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569. Edward L. Pierce to William H. Herndon.

Milton Mass 23 Dec 1889

My dear Sir.

I send you by this mail a parcel in large envelope containing my notes on Mr Lincoln's visit to Mass in 1848 — and other matters — this being in accordance with your request. I also as you desired, return you the letters I send you some weeks since but as they are fully covered by the better prepared M.S.S. which I now send, it may be as well to destroy them to simplify matters.

Please let me know that the M.S.S have reached you safely. In case you do not ever use the material I send, I would like the MSS on the visit of 1848 returned — as it might be of interest to have printed here.

What I send is entirely at your disposal — to do as you like with — using in whole or in part.

Yours truly
Edward L Pierce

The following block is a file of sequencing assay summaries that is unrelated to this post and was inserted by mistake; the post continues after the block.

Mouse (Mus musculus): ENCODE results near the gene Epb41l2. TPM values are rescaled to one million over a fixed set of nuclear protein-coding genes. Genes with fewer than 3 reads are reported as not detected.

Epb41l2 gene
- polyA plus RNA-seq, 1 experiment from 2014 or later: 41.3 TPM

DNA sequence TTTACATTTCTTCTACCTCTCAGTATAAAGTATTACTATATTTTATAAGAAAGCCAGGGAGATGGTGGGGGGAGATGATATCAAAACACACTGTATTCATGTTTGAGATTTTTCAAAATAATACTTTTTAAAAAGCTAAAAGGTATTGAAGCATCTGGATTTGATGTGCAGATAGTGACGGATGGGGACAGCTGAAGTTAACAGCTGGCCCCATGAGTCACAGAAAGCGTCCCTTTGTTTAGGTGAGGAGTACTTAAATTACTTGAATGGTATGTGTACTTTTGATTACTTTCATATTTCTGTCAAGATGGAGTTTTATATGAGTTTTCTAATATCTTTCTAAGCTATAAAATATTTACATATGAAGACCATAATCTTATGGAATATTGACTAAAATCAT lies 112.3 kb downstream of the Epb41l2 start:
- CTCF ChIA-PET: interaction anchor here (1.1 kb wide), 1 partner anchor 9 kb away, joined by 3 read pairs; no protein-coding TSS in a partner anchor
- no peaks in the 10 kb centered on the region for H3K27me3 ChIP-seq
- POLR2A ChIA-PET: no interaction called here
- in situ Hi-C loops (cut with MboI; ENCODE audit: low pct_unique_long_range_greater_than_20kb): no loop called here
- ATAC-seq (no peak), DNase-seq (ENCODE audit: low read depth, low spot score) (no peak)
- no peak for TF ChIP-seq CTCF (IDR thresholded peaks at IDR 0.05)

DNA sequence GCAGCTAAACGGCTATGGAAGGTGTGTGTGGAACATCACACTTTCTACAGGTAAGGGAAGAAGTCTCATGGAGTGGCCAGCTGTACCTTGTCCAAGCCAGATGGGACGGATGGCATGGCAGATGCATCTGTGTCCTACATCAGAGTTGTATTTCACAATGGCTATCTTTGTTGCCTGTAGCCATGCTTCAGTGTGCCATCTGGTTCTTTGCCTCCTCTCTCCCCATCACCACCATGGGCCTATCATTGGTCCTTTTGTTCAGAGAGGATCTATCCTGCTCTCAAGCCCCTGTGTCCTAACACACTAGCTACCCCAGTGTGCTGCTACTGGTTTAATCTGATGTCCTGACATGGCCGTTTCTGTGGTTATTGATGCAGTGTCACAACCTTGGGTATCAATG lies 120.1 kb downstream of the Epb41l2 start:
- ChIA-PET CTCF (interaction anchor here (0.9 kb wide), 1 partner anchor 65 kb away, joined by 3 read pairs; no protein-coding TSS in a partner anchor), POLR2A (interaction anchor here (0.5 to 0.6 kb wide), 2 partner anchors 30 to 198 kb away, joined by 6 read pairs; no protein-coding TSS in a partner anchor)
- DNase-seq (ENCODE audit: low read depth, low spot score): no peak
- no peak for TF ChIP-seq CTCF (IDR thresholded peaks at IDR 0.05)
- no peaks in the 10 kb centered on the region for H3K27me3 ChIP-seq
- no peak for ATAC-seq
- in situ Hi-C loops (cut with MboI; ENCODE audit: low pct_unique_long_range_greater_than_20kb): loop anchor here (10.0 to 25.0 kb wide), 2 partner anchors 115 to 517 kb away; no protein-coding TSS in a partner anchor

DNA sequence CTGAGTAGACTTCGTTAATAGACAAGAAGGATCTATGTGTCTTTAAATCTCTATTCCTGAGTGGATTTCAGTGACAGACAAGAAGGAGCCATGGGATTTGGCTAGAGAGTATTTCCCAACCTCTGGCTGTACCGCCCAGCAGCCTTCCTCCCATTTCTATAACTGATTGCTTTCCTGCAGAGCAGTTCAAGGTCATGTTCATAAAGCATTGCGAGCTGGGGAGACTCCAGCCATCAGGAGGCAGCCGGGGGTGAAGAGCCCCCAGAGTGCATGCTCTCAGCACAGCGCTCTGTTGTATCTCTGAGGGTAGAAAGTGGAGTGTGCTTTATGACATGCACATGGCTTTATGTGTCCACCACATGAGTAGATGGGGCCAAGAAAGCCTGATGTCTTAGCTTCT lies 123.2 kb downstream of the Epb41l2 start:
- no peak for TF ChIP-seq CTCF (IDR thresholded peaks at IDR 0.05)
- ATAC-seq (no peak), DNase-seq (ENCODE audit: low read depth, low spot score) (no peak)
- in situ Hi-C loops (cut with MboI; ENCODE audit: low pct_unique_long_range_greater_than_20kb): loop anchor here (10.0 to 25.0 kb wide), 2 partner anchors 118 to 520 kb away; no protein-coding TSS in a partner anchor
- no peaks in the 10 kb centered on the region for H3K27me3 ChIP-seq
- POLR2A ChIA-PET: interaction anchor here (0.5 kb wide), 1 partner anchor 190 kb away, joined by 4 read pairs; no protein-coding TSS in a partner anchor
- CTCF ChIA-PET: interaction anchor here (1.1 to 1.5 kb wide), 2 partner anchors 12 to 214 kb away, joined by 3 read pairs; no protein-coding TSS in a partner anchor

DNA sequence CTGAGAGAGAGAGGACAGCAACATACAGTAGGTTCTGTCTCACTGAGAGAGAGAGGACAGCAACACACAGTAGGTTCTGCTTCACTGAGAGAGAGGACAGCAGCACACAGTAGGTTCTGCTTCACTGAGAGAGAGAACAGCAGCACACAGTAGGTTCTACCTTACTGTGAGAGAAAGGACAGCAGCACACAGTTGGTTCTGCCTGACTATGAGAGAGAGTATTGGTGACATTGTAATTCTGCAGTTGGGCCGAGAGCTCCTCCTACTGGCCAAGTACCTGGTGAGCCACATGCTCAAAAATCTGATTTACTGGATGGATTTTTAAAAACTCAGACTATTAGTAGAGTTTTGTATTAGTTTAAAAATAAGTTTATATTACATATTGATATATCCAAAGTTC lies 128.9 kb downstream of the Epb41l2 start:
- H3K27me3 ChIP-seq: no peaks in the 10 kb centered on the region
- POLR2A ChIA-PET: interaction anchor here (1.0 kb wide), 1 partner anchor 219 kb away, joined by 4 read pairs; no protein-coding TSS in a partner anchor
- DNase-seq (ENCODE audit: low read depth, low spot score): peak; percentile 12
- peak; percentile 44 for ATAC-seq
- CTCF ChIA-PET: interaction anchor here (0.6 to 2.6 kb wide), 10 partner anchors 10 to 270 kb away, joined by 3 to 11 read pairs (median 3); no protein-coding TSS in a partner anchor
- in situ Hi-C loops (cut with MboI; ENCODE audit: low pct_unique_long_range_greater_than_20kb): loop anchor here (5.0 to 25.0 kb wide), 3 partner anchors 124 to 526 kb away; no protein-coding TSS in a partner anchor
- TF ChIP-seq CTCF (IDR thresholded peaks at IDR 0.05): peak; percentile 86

1. Because the contents of Pierce's large envelope are no longer intact, what is offered here is the editors' attempt to reconstruct the contents from the scattered materials in HW. On October 27, Pierce responded to a request from WHH to write something for the new edition of his biography on the topics Pierce had mentioned in his letter of September 15: (1) meeting AL in Chicago in 1856; (2) attending the 1860 nominating convention; (3) his encounter with AL as president; and (4) corresponding with WHH in 1860 — 61 about AL. These are the topics treated in enclosures A — D. Pierce's account of AL's giving Chase credit for the closing of the Emancipation Proclamation constitutes enclosure E. Pierce says he also included some notes on AL's visit to Massachusetts in 1848. These apparently included the extracts from the Worcester Spy supplied by Bartlett, enclosure F, and a notice of the Whig rally at Lowell from the Lowell Journal and Courier, Sept. 18, 1848, enclosure G. The original of Pierce's narrative does not seem to be in HW, but a version of it was included in the revised 1892 edition of WHH and JWW's biography. A fragment in Pierce's hand that may represent an omitted opening is printed as enclosure H. The portion that appeared in the 1892 edition is reproduced as enclosure I.